Eight-year-old Ryan Pratt understands the value of passing the puck to his teammates to score a goal, and is now seeing the same value of teamwork with a summer community service project.
The second grader at Mount Rock Elementary School -- along with his entire hockey team -- is raising money to help cover the cost for a Veteran to obtain a service dog.
His hockey coach, Adam Flod, challenged the Central Pennsylvania Lawmen Youth Hockey team to raise $5,000, so a Veteran doesn't have to pay out of his/her own pocket to obtain an animal from Susquehanna Service Dogs, a Keystone Human Services program dedicated to supporting people to live their best lives in the community.
The challenge was meant for the players, who were selected to the team largely based on their leadership skills, to go above and beyond.
“We wanted the players to see from start to finish the impact that they made,” Flod said, explaining they wanted something tangible for the players to target in their fundraising goals.
Flod noted it's been fulfilling as a coach to see the players collaborate about ideas for fundraising in the locker room, as well as hear them using the word “we” versus “I” when talking about the project.
Ryan alone has traveled to many of the businesses in Newville to interact with new people and collect donations.
“The coach wanted them to get out in the community and meet others,” said Allison, Ryan’s mother who served in Iraq for 12 years as a member of the Army (NJ) National Guard.
The employees will often ask Ryan questions about playing hockey, in which he responds proudly about the team sport that has taught him so much.
While teammates are working individually to raise funds, the team is also working together toward the same goal.
“Ryan has been pretty determined,” Allison said. “They’ve been competitive among one another, but it’s a friendly competition.”
The young hockey player has also set up a “Fill the Skate” table at Beverage Express in Carlisle on two separate occasions in an effort to raise funds.
Ryan has amassed $1,168 alone -- about a quarter of the team’s total funds raised -- or as his coach has described Ryan’s effort: “He has just been killing it.”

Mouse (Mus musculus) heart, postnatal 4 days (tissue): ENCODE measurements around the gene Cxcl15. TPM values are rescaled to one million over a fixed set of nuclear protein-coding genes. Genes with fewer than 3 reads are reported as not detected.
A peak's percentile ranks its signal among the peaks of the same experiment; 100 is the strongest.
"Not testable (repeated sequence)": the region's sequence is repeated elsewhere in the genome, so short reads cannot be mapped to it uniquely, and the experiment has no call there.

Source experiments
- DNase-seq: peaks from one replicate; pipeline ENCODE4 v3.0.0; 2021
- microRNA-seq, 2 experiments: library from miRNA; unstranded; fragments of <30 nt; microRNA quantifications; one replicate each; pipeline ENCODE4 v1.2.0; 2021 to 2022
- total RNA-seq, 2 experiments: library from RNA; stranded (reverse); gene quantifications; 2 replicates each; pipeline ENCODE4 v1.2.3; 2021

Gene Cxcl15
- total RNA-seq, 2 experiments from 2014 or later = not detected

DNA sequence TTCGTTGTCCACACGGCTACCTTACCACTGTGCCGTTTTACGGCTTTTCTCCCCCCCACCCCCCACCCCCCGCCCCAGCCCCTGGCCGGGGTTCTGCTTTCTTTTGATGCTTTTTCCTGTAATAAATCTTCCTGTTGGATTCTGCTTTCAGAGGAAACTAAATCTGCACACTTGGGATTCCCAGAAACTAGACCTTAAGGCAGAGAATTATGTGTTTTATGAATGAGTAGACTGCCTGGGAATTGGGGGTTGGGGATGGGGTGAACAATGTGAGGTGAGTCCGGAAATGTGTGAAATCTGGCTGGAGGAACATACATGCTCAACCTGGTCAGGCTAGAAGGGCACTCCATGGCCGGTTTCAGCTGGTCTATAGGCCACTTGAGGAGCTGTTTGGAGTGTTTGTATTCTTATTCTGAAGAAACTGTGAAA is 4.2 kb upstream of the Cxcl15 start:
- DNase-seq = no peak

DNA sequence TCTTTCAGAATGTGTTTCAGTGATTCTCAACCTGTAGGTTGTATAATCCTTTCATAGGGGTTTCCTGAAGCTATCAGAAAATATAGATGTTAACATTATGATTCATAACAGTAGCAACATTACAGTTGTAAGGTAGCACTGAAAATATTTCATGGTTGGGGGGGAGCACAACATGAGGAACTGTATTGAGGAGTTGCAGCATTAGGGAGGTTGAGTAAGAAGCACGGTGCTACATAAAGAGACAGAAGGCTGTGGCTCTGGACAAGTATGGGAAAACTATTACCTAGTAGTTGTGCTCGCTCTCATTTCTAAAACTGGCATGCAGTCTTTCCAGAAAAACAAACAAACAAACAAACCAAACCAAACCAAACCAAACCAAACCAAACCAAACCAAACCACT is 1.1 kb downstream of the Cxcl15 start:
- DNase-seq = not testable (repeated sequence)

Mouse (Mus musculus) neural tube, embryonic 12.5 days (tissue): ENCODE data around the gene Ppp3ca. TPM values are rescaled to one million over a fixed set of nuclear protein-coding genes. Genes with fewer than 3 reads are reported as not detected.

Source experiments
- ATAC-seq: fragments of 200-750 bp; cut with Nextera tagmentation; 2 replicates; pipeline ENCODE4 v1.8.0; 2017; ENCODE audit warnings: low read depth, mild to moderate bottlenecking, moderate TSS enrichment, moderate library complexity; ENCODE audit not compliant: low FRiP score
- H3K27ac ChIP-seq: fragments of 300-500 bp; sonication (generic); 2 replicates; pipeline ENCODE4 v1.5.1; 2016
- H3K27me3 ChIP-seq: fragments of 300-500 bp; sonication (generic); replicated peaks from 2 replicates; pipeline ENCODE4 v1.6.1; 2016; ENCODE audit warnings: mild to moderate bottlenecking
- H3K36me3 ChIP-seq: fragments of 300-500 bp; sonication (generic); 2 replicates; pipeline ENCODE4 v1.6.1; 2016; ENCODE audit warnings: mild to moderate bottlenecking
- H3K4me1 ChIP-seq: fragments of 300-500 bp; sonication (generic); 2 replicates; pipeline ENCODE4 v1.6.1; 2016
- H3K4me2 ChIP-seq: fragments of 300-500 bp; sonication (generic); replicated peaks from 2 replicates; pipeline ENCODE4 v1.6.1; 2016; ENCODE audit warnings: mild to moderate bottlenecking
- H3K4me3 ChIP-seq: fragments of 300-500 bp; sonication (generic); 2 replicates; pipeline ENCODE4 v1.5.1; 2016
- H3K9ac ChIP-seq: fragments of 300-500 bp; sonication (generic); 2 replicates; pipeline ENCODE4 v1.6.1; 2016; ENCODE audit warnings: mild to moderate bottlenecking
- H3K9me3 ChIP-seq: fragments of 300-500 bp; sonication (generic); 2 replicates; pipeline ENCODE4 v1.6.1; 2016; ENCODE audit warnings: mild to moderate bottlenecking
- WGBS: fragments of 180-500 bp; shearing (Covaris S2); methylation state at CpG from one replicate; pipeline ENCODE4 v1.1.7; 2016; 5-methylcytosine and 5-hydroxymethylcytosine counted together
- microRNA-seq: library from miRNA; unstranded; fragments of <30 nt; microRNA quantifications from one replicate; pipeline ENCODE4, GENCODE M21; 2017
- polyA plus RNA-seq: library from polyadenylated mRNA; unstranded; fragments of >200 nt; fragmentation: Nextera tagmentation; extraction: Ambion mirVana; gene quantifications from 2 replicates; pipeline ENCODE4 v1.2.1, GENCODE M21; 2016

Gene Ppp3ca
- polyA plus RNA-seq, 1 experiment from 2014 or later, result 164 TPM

Allison said some of the boys, including Ryan, have put their own savings toward the project.
“I absolutely love watching him,” Allison said. “He has no fear of anything. He will walk up to anybody, and tell them what this means to him.”
As a team, they have raised more than $4,400, and have participated in a number of group fundraising events, like an Independence Day Bootcamp in Lower Allen Township, organized by teammate Lucas Harder.
Veteran Bob Lighty has become one of the faces of Susquehanna Service Dogs, and spoke to the team on the holiday about how the dogs give Veterans back their freedom and independence they may have lost from serving.
Hockey is a large part of what defines Ryan. He started skating when he was 2 years old, and was playing his first hockey game by age 3. He is now in his fifth hockey season, the first with the brand new summer team, including players from across central Pennsylvania. The team has 25 members, both boys and girls. The team is broken into a younger and older team, ages 8 and younger (Mite), and 12 and younger (Pee Wee).
For Ryan, military service is also in his blood -- not just his mother -- but his two uncles, Nathan and Tom Gilmore.
Nathan served in Iraq for six years as a member of the Army (NJ) National Guard. Tom served in Iraq and Afghanistan for eight years as a member of the Army. Allison said this project has been a little extra special for them being part of a military family.
The hockey season ends this weekend, but the team plans to continue fundraising through the end of the summer.
“The main objective was to get a Veteran a dog,” Flod said. “And, we are going to blow past that pretty quickly.”
As a result, the team will be shooting to raise another $5,000 for a second dog.
To donate via cash or check, email: Allisonpratt0225@gmail.com, or visit: www.gofundme.com/f/vknn3-a-cause-i-care-about-needs-help.